- Buy now, pay later. BNPL may be at the top of the list things ruining civilization, but it continues to eat into banks’—traditional and neo—interchange revenue. Square (via Afterpay) and PayPal have been promoting BNPL heavily, and now Apple has announced its plans to offer the service.
- Embedded banking. A survey from Cornerstone Advisors asked consumers about their involvement and interest in getting financial services from non-financial brands. The results show a strong pattern of interest across product categories like gaming, electronics, home fitness, fashion, pharmacy, home improvement, automotive, and general retail.
I wrote that Chime should expand beyond financial services and sell other digitally-deliverable products and services—e.g., cell phone damage protection, subscription management, identity theft protection—to diversify its revenue sources.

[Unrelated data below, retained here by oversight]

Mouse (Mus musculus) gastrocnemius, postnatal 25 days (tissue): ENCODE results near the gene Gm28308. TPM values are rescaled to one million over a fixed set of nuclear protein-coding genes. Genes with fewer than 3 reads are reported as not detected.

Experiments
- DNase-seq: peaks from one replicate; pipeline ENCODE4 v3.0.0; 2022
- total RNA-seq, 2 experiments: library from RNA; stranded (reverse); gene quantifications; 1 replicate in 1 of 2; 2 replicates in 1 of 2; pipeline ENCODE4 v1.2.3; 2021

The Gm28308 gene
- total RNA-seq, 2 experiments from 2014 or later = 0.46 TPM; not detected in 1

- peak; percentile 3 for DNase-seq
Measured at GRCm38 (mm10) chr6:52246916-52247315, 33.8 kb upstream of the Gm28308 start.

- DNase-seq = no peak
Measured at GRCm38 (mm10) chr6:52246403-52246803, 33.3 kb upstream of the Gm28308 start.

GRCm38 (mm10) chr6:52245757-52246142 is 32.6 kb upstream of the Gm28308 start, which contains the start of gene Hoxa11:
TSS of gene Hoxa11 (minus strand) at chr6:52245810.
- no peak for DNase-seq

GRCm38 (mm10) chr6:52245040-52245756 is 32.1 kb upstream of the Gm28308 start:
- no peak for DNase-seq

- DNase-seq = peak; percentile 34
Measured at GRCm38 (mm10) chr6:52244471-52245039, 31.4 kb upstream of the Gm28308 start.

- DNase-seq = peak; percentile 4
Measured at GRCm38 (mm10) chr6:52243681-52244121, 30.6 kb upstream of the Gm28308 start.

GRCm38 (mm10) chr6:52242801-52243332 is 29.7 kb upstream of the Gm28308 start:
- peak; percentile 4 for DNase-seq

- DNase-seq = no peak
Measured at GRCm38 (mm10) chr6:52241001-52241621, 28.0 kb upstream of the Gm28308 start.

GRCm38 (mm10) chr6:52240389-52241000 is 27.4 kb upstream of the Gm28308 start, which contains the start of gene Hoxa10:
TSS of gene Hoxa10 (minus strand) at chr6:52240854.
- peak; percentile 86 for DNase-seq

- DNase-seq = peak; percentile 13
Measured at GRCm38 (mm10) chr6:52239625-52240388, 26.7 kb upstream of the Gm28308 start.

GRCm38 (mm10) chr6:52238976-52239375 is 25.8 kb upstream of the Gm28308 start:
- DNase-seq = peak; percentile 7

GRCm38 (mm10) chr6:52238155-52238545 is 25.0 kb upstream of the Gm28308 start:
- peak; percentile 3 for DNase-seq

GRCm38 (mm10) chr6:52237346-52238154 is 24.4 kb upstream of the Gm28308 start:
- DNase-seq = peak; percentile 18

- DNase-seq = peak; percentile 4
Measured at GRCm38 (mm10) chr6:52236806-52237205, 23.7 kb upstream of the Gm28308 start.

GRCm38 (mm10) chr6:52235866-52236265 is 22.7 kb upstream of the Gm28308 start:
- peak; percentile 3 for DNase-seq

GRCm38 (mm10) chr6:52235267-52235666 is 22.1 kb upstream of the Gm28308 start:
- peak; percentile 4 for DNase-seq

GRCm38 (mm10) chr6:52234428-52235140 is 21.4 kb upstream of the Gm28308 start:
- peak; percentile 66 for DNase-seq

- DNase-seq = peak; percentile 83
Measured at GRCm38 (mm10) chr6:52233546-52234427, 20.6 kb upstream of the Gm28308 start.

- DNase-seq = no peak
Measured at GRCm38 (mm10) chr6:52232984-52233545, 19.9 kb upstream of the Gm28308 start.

The Fintech Brain Food newsletter echoes this call for revenue diversification, suggesting things like tips, real-time payments, subscriptions, and lending.
So what are the neobanks waiting for?
3) The Niche Affinity Play is Played Out
I’ve been a supporter of the niche affinity approach to neobanks where community fintechs like Kinly, Daylight, and Panacea Financial serve the unique financial needs of specific consumer segments. This approach requires neobanks to:
- Identify a segment’s unique financial needs. Easier said than done. Witness the coming and going earlier in this century of online banks for women. None were able to define women’s unique financial needs—in no small part because “women” is not a marketable, definable segment (it’s the aggregation of a number of segments).